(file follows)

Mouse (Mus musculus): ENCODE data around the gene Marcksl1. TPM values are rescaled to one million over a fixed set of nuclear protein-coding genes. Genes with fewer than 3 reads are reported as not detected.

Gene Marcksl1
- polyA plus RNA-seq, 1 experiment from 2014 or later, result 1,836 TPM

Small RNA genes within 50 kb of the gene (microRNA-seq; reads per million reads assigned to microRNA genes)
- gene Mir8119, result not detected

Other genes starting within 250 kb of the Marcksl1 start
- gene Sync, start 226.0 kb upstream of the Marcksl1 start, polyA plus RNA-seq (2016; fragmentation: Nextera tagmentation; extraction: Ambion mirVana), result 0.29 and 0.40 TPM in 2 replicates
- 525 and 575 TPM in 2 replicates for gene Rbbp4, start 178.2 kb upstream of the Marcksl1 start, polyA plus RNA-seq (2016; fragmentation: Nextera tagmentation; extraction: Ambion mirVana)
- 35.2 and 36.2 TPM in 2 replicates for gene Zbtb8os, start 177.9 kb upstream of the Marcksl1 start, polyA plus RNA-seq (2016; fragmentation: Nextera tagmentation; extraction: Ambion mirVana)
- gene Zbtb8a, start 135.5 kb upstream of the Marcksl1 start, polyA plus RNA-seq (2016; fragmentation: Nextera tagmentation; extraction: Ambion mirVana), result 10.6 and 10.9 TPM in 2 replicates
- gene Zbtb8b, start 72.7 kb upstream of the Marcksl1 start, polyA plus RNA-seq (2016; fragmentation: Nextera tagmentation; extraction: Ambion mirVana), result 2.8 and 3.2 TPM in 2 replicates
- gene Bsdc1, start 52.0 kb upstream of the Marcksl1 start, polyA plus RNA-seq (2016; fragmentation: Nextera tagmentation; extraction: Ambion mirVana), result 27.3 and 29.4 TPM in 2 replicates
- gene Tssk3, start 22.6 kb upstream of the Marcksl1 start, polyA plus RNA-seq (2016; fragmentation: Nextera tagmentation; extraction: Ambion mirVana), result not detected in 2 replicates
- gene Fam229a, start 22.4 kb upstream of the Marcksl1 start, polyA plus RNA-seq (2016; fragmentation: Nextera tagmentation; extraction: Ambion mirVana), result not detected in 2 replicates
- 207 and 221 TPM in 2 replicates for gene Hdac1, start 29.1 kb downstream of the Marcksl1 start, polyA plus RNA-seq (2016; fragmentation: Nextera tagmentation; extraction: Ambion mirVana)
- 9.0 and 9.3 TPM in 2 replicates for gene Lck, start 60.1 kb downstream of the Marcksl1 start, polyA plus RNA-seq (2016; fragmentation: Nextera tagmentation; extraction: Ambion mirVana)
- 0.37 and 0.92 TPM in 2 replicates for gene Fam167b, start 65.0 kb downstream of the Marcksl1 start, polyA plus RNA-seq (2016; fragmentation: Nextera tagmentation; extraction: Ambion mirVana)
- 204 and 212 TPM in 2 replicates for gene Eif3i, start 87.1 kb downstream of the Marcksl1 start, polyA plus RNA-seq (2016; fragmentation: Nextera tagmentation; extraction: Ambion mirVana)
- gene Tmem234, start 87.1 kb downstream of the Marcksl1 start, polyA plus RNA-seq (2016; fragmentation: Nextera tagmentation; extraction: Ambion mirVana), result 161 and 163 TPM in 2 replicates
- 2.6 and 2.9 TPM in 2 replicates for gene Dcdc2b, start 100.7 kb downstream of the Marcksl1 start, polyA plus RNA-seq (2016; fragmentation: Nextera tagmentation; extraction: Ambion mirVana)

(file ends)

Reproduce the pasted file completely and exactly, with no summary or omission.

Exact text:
Mouse (Mus musculus): ENCODE data around the gene Marcksl1. TPM values are rescaled to one million over a fixed set of nuclear protein-coding genes. Genes with fewer than 3 reads are reported as not detected.

Gene Marcksl1
- polyA plus RNA-seq, 1 experiment from 2014 or later, result 1,836 TPM

Small RNA genes within 50 kb of the gene (microRNA-seq; reads per million reads assigned to microRNA genes)
- gene Mir8119, result not detected

Other genes starting within 250 kb of the Marcksl1 start
- gene Sync, start 226.0 kb upstream of the Marcksl1 start, polyA plus RNA-seq (2016; fragmentation: Nextera tagmentation; extraction: Ambion mirVana), result 0.29 and 0.40 TPM in 2 replicates
- 525 and 575 TPM in 2 replicates for gene Rbbp4, start 178.2 kb upstream of the Marcksl1 start, polyA plus RNA-seq (2016; fragmentation: Nextera tagmentation; extraction: Ambion mirVana)
- 35.2 and 36.2 TPM in 2 replicates for gene Zbtb8os, start 177.9 kb upstream of the Marcksl1 start, polyA plus RNA-seq (2016; fragmentation: Nextera tagmentation; extraction: Ambion mirVana)
- gene Zbtb8a, start 135.5 kb upstream of the Marcksl1 start, polyA plus RNA-seq (2016; fragmentation: Nextera tagmentation; extraction: Ambion mirVana), result 10.6 and 10.9 TPM in 2 replicates
- gene Zbtb8b, start 72.7 kb upstream of the Marcksl1 start, polyA plus RNA-seq (2016; fragmentation: Nextera tagmentation; extraction: Ambion mirVana), result 2.8 and 3.2 TPM in 2 replicates
- gene Bsdc1, start 52.0 kb upstream of the Marcksl1 start, polyA plus RNA-seq (2016; fragmentation: Nextera tagmentation; extraction: Ambion mirVana), result 27.3 and 29.4 TPM in 2 replicates
- gene Tssk3, start 22.6 kb upstream of the Marcksl1 start, polyA plus RNA-seq (2016; fragmentation: Nextera tagmentation; extraction: Ambion mirVana), result not detected in 2 replicates
- gene Fam229a, start 22.4 kb upstream of the Marcksl1 start, polyA plus RNA-seq (2016; fragmentation: Nextera tagmentation; extraction: Ambion mirVana), result not detected in 2 replicates
- 207 and 221 TPM in 2 replicates for gene Hdac1, start 29.1 kb downstream of the Marcksl1 start, polyA plus RNA-seq (2016; fragmentation: Nextera tagmentation; extraction: Ambion mirVana)
- 9.0 and 9.3 TPM in 2 replicates for gene Lck, start 60.1 kb downstream of the Marcksl1 start, polyA plus RNA-seq (2016; fragmentation: Nextera tagmentation; extraction: Ambion mirVana)
- 0.37 and 0.92 TPM in 2 replicates for gene Fam167b, start 65.0 kb downstream of the Marcksl1 start, polyA plus RNA-seq (2016; fragmentation: Nextera tagmentation; extraction: Ambion mirVana)
- 204 and 212 TPM in 2 replicates for gene Eif3i, start 87.1 kb downstream of the Marcksl1 start, polyA plus RNA-seq (2016; fragmentation: Nextera tagmentation; extraction: Ambion mirVana)
- gene Tmem234, start 87.1 kb downstream of the Marcksl1 start, polyA plus RNA-seq (2016; fragmentation: Nextera tagmentation; extraction: Ambion mirVana), result 161 and 163 TPM in 2 replicates
- 2.6 and 2.9 TPM in 2 replicates for gene Dcdc2b, start 100.7 kb downstream of the Marcksl1 start, polyA plus RNA-seq (2016; fragmentation: Nextera tagmentation; extraction: Ambion mirVana)